I plan to watch the series, which airs every Monday for the next five weeks. In the meantime, the harsh reality of San Francisco remains. A man was stabbed and killed on Sixth Street the other day. A woman celebrating a birthday with friends and their daughters in Ocean Beach was attacked with an aluminum can by a mental patient, sending her to hospital with serious injuries. Not a day goes by that we don’t see the misery and destruction in our streets.
What do we do about it? Three different developments worth noting emerged this week.
First, the Coalition on Homelessness released a report on Wednesday that showed The City and its army of nonprofit partners were not connecting people to effective social services. Specifically, the study targets San Francisco’s “coordinated entry” system, which is supposed to connect housing applicants, for reform.
“Our current system hides the real need for housing and other services by telling people who are homeless that they don’t have enough to deserve services,” said Ian James, organizing director of the Coalition on Homelessness. “We must move away from a system of scarcity if we are to understand, let alone solve, San Francisco’s housing crisis.”
The group goes on to list 35 proposed changes to coordinated entry, emphasizing the move from a “system of prioritization to one of targeting individuals to the appropriate services.”
Given recent news that nearly 900 available homes are vacant in San Francisco, as the list of approved and unapproved applicants grows, the targeted reforms outlined in this study seem appropriate. Let’s see if anyone is listening.
The second development this week involved the unveiling of another coalition of homeless service providers, combining private and public interests, calling themselves the Urban Vision Alliance. The 32-member group has $7.8 million in its coffers, which isn’t a lot in this town, but it has an interesting ideological bent.
Instead of following only the “housing first” ideology promoted by the federal government, which promotes people’s access to permanent housing as a crucial first step to ending homelessness, the group recognizes that a Transitional housing, combined with a healthy dose of services and other housing solutions, is needed to ease San Francisco’s crisis.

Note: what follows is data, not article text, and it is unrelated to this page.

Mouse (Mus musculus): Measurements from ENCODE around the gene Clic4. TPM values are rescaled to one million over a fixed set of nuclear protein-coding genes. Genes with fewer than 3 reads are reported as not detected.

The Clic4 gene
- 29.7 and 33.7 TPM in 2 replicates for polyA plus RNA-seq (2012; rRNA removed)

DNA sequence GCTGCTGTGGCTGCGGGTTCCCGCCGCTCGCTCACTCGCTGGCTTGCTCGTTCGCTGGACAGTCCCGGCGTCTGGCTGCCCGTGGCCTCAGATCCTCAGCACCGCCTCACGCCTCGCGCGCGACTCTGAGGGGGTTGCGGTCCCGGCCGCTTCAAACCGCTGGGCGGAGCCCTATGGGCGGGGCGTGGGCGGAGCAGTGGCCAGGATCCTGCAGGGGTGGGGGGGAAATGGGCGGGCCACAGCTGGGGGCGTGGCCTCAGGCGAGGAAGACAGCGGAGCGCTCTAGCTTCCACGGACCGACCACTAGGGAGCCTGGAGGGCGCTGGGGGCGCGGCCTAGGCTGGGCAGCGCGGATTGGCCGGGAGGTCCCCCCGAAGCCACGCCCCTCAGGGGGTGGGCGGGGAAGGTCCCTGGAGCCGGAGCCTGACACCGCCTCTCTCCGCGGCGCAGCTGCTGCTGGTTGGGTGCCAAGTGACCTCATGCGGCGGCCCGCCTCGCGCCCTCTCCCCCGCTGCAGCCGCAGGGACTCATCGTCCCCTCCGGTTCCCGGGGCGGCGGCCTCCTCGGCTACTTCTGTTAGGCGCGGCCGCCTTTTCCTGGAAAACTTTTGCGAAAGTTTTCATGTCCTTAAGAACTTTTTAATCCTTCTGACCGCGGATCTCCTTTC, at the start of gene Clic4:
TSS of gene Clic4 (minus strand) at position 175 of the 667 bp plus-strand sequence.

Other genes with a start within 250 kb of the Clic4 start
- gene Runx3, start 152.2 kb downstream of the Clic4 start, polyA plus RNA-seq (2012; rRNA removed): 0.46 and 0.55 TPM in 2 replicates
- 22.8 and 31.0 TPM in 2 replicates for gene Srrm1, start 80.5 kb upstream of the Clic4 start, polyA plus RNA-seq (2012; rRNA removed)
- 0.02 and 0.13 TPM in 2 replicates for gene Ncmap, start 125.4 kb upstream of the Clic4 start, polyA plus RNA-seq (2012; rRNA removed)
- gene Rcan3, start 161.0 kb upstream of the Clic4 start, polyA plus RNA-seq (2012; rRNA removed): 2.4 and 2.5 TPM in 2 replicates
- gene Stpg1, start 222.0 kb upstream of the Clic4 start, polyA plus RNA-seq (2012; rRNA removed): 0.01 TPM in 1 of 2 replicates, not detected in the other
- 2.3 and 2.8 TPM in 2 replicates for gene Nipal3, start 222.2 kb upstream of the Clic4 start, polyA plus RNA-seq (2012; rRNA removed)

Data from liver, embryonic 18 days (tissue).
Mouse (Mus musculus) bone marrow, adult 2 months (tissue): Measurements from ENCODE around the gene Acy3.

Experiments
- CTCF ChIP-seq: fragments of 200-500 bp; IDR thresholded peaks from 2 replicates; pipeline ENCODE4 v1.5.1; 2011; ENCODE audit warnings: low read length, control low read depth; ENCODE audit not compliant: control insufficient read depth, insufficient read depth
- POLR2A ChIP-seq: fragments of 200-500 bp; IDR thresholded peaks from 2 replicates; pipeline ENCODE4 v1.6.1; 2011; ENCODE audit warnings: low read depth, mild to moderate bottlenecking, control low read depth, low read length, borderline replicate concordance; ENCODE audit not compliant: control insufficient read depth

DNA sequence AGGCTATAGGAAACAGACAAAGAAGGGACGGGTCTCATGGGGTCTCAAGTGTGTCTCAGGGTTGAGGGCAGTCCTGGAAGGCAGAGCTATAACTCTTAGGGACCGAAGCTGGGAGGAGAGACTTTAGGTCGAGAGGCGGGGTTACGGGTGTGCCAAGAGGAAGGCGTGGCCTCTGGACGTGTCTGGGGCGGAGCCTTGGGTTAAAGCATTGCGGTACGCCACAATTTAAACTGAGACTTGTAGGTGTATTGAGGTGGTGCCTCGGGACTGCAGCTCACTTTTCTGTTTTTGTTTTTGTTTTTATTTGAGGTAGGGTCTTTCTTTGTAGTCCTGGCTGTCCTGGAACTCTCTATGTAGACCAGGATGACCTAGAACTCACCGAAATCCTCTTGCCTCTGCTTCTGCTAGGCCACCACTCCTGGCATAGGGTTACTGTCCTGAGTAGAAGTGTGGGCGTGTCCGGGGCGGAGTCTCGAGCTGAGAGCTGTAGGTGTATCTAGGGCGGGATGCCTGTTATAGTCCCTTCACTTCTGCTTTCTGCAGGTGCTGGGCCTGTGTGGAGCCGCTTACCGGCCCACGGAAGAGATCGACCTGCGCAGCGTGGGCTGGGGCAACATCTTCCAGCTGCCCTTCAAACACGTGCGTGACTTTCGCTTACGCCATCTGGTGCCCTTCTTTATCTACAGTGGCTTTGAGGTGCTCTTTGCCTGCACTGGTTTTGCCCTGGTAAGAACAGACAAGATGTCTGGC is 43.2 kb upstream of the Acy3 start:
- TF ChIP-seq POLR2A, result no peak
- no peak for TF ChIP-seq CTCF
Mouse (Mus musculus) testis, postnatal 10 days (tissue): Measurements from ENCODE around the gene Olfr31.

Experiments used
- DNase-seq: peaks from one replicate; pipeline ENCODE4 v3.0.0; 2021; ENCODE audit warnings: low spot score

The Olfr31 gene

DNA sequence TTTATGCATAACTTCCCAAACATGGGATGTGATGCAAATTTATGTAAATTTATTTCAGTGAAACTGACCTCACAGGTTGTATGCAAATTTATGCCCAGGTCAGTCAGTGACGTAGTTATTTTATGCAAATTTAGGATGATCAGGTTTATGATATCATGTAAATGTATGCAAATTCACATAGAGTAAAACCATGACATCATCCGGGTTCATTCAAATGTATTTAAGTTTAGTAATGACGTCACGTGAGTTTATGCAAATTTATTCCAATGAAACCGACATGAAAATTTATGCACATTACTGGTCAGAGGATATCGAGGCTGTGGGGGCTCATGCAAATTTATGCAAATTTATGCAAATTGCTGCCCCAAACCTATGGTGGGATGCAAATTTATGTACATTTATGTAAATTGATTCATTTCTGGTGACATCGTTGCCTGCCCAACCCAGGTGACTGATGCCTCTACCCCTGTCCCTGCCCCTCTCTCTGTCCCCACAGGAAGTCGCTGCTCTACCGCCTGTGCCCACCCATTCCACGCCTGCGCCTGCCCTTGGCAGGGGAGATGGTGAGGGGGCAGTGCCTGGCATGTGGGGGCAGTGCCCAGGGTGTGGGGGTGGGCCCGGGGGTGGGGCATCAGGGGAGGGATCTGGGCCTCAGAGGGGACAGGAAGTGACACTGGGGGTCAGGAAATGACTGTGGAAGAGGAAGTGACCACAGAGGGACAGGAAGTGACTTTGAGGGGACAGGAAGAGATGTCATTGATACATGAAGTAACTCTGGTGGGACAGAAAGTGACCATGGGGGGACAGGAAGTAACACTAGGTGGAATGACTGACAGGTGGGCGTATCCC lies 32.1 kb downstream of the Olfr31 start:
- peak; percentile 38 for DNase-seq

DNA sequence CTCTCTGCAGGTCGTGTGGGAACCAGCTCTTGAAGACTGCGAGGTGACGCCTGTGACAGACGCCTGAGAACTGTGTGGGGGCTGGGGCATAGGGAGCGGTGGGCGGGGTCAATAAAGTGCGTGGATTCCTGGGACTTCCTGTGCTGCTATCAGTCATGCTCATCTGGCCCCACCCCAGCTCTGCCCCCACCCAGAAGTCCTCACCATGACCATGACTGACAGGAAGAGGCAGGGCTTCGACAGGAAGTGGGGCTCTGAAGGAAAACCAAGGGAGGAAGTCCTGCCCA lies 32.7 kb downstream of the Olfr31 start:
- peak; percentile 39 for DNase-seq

“At the heart of the Urban Vision Alliance is a coalition of inspired people who believe street homelessness can be solved; and that we have the land, capital and expertise to do so,” said Gabriel Baldinucci, CEO of Urban Vision Alliance. “AVU’s goal is to bring these stakeholders together to collaborate on new ways to help our fellow citizens experiencing street homelessness and improve our cities.”
The Salvation Army is a big part of the early plans, announcing it will build 1,500 beds in San Francisco to provide housing and wrap services.
The group points to San Antonio as a success story, where businesses and the government have built a sort of complex downtown to house the homeless for periods of two to three years. They believe that this type of transitional housing, combined with services, works best. It’s better, at least, than getting someone into a unit and then finding piecemeal services.
Third, and most importantly, Governor Gavin Newsom on Thursday announced his plan to overhaul California’s ailing mental health system, unveiling an idea he calls Community Assistance, Recovery and Empowerment Court, or CARE Court. The proposal, which must be approved by the state legislature, would create a structure where people in trouble could be referred to this system before committing a crime, creating a pathway to county care and services. If people entering this path cannot complete the programs provided, then there would be another path to state guardianship.
“CARE Court is about meeting people where they are and acting with compassion to support the thousands of Californians living on our streets with serious mental health and addiction challenges,” Newsom said.
Put those three things together, and we might be heading for the compassionate, common-sense solution that San Francisco is looking for.
Maybe that’s what the James Durgins of the world need.
Editor’s note: The Arena, a column by Al Saracevic of The Examiner. explores San Francisco’s playing field, from politics and technology to sports and culture. Send your tips, jokes and quotes to [email protected]